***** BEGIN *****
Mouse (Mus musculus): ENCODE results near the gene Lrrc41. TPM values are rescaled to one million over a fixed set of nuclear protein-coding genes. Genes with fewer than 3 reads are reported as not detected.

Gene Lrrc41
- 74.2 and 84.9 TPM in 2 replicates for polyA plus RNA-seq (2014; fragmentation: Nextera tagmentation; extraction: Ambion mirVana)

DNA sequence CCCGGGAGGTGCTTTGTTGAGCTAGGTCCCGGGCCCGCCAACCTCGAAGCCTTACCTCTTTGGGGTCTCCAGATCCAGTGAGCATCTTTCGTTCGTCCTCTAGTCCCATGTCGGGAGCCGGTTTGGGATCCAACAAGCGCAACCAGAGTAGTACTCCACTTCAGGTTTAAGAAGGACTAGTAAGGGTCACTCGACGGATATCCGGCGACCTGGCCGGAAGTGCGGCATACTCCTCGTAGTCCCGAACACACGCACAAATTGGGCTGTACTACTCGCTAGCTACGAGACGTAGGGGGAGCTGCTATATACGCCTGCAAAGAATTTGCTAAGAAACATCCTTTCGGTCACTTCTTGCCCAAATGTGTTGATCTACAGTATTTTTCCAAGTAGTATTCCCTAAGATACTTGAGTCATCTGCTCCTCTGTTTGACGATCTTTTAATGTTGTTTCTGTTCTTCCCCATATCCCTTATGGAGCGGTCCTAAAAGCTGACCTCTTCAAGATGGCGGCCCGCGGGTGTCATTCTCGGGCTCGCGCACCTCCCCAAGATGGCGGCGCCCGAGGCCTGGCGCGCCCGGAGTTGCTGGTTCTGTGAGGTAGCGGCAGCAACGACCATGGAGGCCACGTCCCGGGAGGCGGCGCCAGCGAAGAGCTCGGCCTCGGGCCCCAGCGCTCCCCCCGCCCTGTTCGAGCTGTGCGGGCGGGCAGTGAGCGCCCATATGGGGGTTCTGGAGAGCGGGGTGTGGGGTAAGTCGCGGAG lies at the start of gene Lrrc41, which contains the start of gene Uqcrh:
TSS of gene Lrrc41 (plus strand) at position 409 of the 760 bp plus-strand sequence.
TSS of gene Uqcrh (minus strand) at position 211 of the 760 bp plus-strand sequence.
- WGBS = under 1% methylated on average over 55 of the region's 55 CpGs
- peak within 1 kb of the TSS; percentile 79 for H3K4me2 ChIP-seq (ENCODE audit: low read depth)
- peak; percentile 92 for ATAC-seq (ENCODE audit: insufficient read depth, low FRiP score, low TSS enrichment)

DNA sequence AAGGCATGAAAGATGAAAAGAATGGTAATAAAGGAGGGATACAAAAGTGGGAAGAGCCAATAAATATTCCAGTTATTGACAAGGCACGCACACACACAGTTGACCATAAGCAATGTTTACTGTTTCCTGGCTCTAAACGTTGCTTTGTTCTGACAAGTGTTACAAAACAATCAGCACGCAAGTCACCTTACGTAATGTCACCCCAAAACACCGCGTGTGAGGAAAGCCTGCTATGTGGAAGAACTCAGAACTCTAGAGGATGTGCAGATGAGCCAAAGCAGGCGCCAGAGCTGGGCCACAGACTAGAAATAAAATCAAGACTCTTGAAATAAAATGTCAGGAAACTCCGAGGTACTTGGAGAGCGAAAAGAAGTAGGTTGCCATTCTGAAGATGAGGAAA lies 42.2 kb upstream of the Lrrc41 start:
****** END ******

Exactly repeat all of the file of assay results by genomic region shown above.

Mouse (Mus musculus): ENCODE results near the gene Lrrc41. TPM values are rescaled to one million over a fixed set of nuclear protein-coding genes. Genes with fewer than 3 reads are reported as not detected.

Gene Lrrc41
- 74.2 and 84.9 TPM in 2 replicates for polyA plus RNA-seq (2014; fragmentation: Nextera tagmentation; extraction: Ambion mirVana)

DNA sequence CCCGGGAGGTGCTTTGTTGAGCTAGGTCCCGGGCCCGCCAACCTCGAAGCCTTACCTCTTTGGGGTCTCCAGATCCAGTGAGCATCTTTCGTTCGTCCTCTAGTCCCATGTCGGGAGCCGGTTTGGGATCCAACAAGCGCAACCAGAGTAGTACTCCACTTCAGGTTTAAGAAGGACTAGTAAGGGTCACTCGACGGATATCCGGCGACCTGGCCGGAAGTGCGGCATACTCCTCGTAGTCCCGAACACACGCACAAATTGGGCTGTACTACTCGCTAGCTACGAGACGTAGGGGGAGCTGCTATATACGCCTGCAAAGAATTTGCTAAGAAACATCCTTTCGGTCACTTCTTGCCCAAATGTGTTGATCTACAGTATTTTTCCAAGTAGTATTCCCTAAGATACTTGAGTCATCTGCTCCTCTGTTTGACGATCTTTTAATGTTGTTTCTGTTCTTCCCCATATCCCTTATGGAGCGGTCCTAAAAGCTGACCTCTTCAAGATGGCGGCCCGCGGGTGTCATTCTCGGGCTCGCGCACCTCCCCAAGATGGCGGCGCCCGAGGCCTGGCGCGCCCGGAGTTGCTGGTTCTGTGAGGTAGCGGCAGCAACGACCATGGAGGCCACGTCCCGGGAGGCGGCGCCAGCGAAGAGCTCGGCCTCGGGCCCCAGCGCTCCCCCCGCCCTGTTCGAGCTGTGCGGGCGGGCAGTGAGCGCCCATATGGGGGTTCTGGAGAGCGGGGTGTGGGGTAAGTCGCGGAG lies at the start of gene Lrrc41, which contains the start of gene Uqcrh:
TSS of gene Lrrc41 (plus strand) at position 409 of the 760 bp plus-strand sequence.
TSS of gene Uqcrh (minus strand) at position 211 of the 760 bp plus-strand sequence.
- WGBS = under 1% methylated on average over 55 of the region's 55 CpGs
- peak within 1 kb of the TSS; percentile 79 for H3K4me2 ChIP-seq (ENCODE audit: low read depth)
- peak; percentile 92 for ATAC-seq (ENCODE audit: insufficient read depth, low FRiP score, low TSS enrichment)

DNA sequence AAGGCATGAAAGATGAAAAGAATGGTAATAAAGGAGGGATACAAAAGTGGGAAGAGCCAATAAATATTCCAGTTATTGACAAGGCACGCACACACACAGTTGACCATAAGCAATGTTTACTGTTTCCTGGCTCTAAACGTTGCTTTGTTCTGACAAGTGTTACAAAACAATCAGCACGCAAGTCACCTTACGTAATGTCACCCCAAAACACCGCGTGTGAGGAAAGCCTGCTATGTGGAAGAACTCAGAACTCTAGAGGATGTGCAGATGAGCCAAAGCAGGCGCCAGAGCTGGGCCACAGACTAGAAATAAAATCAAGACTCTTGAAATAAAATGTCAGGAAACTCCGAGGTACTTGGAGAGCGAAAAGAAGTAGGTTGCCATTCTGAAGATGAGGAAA lies 42.2 kb upstream of the Lrrc41 start: